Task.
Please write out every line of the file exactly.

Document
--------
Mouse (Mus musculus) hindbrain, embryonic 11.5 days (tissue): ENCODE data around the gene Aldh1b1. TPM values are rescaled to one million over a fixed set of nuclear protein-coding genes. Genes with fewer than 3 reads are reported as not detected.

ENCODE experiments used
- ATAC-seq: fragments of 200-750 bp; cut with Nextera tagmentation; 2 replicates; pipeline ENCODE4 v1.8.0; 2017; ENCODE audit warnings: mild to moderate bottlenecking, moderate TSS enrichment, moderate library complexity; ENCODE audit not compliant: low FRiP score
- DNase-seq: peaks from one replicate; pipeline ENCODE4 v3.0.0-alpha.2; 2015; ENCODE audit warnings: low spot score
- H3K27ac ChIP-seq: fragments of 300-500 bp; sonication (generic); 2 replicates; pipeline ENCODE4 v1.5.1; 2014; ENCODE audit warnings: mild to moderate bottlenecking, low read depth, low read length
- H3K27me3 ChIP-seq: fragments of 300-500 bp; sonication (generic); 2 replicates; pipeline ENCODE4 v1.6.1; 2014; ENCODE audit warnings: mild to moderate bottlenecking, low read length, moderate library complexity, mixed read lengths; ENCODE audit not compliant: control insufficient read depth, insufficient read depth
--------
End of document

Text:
Mouse (Mus musculus) hindbrain, embryonic 11.5 days (tissue): ENCODE data around the gene Aldh1b1. TPM values are rescaled to one million over a fixed set of nuclear protein-coding genes. Genes with fewer than 3 reads are reported as not detected.

ENCODE experiments used
- ATAC-seq: fragments of 200-750 bp; cut with Nextera tagmentation; 2 replicates; pipeline ENCODE4 v1.8.0; 2017; ENCODE audit warnings: mild to moderate bottlenecking, moderate TSS enrichment, moderate library complexity; ENCODE audit not compliant: low FRiP score
- DNase-seq: peaks from one replicate; pipeline ENCODE4 v3.0.0-alpha.2; 2015; ENCODE audit warnings: low spot score
- H3K27ac ChIP-seq: fragments of 300-500 bp; sonication (generic); 2 replicates; pipeline ENCODE4 v1.5.1; 2014; ENCODE audit warnings: mild to moderate bottlenecking, low read depth, low read length
- H3K27me3 ChIP-seq: fragments of 300-500 bp; sonication (generic); 2 replicates; pipeline ENCODE4 v1.6.1; 2014; ENCODE audit warnings: mild to moderate bottlenecking, low read length, moderate library complexity, mixed read lengths; ENCODE audit not compliant: control insufficient read depth, insufficient read depth